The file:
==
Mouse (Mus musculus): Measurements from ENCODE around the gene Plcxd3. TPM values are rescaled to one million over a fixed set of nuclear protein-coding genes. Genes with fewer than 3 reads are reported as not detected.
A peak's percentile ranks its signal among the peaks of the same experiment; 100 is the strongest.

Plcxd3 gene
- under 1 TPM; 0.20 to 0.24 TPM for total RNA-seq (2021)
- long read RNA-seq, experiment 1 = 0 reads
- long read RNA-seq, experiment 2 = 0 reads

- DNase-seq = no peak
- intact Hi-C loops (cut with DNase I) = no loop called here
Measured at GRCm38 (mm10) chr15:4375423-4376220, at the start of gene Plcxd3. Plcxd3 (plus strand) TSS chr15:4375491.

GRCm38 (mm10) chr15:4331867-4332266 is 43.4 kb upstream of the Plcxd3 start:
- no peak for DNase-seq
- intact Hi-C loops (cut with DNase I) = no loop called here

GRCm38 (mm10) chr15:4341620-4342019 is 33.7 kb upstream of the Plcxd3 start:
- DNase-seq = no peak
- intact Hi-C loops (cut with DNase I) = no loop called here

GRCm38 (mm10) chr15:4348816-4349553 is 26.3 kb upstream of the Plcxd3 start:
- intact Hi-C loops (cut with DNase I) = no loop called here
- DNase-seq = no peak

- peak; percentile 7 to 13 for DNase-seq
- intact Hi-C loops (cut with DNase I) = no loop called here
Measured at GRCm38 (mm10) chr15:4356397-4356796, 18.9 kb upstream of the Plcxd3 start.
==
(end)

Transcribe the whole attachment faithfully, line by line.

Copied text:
Mouse (Mus musculus): Measurements from ENCODE around the gene Plcxd3. TPM values are rescaled to one million over a fixed set of nuclear protein-coding genes. Genes with fewer than 3 reads are reported as not detected.
A peak's percentile ranks its signal among the peaks of the same experiment; 100 is the strongest.

Plcxd3 gene
- under 1 TPM; 0.20 to 0.24 TPM for total RNA-seq (2021)
- long read RNA-seq, experiment 1 = 0 reads
- long read RNA-seq, experiment 2 = 0 reads

- DNase-seq = no peak
- intact Hi-C loops (cut with DNase I) = no loop called here
Measured at GRCm38 (mm10) chr15:4375423-4376220, at the start of gene Plcxd3. Plcxd3 (plus strand) TSS chr15:4375491.

GRCm38 (mm10) chr15:4331867-4332266 is 43.4 kb upstream of the Plcxd3 start:
- no peak for DNase-seq
- intact Hi-C loops (cut with DNase I) = no loop called here

GRCm38 (mm10) chr15:4341620-4342019 is 33.7 kb upstream of the Plcxd3 start:
- DNase-seq = no peak
- intact Hi-C loops (cut with DNase I) = no loop called here

GRCm38 (mm10) chr15:4348816-4349553 is 26.3 kb upstream of the Plcxd3 start:
- intact Hi-C loops (cut with DNase I) = no loop called here
- DNase-seq = no peak

- peak; percentile 7 to 13 for DNase-seq
- intact Hi-C loops (cut with DNase I) = no loop called here
Measured at GRCm38 (mm10) chr15:4356397-4356796, 18.9 kb upstream of the Plcxd3 start.